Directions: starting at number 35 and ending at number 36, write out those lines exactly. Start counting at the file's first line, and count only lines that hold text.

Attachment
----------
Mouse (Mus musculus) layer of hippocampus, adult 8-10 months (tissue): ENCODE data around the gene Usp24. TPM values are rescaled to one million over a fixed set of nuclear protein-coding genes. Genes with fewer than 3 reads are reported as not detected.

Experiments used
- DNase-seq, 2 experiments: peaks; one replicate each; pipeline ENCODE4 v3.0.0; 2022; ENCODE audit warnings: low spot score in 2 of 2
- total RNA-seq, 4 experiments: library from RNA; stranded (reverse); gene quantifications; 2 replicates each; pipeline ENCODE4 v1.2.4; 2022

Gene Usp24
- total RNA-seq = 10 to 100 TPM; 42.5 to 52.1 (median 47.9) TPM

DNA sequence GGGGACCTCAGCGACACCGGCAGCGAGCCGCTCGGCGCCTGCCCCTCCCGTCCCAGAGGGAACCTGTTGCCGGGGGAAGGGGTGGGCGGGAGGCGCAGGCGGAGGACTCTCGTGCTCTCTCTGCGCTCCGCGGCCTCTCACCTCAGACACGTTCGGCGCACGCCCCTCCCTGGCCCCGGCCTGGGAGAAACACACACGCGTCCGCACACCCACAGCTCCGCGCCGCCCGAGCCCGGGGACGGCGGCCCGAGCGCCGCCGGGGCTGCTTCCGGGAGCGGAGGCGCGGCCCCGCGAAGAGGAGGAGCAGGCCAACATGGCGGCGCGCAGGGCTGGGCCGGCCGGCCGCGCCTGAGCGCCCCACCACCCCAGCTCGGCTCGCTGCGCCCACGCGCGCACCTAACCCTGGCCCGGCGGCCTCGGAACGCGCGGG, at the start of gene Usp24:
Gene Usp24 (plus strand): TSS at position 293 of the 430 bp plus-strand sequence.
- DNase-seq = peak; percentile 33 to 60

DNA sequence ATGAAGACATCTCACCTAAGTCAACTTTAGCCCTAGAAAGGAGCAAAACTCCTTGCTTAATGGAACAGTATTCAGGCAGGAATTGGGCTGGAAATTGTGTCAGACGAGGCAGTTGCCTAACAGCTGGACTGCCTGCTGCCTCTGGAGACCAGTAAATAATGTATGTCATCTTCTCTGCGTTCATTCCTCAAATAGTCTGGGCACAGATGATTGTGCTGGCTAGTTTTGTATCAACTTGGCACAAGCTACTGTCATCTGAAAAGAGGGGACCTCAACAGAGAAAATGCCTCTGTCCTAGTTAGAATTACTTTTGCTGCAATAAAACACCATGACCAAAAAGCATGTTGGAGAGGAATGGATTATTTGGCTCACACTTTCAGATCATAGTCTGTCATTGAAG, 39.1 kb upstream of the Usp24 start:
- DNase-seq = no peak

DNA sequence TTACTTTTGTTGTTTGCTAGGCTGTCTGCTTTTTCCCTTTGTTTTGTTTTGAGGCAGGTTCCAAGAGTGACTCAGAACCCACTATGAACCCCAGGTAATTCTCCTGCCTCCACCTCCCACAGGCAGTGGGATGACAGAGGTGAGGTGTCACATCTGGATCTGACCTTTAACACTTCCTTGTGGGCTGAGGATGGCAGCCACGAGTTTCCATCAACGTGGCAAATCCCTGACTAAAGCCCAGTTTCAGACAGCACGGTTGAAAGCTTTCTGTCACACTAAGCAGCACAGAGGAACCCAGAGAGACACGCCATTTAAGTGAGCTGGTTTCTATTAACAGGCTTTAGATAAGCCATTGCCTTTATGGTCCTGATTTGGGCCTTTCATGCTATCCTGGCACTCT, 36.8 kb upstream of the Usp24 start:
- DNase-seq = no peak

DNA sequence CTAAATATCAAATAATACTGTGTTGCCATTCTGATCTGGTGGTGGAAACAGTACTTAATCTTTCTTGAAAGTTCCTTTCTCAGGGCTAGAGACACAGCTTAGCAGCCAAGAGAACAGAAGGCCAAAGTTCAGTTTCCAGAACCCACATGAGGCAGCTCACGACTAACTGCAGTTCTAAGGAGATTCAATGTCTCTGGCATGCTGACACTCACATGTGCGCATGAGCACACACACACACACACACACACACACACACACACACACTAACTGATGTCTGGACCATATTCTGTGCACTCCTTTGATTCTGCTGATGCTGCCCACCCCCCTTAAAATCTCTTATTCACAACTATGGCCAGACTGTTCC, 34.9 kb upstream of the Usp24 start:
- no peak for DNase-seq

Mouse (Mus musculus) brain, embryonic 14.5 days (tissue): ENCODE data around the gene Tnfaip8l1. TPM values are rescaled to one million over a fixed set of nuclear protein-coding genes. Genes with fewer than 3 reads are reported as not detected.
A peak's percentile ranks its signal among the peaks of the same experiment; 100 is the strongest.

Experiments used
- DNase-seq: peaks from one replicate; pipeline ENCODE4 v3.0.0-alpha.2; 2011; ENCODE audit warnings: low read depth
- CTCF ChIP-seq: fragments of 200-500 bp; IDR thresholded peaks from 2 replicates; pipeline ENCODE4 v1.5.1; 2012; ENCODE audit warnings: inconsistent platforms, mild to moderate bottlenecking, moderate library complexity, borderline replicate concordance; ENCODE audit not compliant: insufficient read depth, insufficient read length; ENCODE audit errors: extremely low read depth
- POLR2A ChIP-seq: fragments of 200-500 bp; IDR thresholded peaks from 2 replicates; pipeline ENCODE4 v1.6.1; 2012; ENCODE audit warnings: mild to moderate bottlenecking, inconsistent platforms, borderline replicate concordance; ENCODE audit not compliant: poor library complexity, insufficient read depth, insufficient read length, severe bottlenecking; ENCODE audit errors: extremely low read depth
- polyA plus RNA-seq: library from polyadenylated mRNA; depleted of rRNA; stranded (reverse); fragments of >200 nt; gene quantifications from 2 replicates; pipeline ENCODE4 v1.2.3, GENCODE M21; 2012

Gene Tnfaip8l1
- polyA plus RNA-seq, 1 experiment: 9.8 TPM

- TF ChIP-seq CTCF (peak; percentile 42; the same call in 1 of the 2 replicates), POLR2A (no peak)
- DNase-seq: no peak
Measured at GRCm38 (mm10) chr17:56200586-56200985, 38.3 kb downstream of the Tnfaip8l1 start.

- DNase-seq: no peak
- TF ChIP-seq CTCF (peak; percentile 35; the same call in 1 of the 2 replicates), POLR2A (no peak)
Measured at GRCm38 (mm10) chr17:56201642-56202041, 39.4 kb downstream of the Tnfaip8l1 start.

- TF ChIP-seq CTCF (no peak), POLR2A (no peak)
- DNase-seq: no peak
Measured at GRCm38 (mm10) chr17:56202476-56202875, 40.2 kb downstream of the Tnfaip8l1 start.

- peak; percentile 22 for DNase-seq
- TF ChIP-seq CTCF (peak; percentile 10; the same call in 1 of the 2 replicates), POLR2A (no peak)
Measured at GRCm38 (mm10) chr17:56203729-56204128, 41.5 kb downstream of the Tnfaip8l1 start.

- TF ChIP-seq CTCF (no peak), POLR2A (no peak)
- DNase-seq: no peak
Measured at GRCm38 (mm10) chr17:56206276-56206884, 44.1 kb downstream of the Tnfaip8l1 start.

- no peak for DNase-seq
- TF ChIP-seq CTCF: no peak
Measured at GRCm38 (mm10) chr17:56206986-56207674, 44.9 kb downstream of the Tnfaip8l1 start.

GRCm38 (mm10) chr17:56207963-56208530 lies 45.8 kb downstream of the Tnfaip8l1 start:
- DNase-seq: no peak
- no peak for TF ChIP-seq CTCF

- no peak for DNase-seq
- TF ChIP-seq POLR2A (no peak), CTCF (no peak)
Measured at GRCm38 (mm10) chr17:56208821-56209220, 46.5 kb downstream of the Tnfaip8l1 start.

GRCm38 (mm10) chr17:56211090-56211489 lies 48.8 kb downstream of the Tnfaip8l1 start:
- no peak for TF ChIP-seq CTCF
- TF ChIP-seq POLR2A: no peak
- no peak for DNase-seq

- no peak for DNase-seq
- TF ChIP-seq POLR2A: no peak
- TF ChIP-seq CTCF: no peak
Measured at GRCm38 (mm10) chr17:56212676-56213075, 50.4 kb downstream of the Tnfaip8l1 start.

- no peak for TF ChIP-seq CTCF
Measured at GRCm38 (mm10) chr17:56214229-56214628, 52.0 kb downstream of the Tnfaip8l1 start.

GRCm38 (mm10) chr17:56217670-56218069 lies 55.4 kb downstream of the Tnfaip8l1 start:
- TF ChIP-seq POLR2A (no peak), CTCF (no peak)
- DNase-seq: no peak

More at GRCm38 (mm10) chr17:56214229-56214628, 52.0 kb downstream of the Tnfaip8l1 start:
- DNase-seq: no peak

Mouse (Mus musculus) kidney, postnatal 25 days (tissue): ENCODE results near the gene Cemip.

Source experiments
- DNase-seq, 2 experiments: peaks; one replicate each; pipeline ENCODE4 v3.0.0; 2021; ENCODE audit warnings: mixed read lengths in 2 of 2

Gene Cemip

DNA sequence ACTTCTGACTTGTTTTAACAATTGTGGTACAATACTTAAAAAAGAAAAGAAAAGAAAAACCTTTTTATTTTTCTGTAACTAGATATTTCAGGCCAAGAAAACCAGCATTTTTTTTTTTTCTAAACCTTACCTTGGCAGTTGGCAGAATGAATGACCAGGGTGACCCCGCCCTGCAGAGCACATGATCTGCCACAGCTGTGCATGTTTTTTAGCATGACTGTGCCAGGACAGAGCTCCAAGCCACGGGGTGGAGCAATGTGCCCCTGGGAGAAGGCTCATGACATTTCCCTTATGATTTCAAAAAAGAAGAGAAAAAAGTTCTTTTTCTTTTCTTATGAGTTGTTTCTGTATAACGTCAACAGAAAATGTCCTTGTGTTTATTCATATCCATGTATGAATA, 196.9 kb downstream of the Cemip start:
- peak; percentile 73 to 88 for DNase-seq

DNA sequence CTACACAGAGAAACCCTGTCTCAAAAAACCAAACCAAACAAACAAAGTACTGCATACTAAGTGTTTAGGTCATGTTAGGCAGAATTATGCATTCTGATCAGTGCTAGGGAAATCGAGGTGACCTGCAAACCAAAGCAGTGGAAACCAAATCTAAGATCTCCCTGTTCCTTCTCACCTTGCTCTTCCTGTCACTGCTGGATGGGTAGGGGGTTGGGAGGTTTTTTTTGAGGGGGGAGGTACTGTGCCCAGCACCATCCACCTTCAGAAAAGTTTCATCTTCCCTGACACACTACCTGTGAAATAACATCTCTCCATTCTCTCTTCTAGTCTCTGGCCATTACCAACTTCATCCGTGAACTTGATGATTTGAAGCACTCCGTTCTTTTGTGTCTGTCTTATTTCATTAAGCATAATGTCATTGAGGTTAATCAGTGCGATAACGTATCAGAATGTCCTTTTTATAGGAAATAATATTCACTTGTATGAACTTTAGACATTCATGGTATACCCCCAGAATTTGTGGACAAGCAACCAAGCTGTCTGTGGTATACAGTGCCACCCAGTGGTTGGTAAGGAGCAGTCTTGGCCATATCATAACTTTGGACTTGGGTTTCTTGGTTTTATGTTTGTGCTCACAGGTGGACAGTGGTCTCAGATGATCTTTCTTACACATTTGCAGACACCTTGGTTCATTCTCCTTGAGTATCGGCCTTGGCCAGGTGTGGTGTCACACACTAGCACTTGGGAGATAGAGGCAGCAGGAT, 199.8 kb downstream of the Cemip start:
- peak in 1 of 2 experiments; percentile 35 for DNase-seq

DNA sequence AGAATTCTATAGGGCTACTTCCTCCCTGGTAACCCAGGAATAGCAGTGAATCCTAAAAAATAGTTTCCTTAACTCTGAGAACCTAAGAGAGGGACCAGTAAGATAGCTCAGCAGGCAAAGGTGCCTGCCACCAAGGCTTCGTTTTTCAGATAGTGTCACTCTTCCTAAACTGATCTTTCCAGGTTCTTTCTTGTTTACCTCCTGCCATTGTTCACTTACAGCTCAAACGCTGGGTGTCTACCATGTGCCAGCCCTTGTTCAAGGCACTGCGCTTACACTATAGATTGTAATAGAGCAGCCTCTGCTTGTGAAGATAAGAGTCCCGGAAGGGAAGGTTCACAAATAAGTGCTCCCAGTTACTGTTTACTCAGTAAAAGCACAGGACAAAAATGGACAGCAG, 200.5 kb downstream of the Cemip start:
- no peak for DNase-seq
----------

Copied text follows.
- TF ChIP-seq CTCF (peak; percentile 10; the same call in 1 of the 2 replicates), POLR2A (no peak)
Measured at GRCm38 (mm10) chr17:56203729-56204128, 41.5 kb downstream of the Tnfaip8l1 start.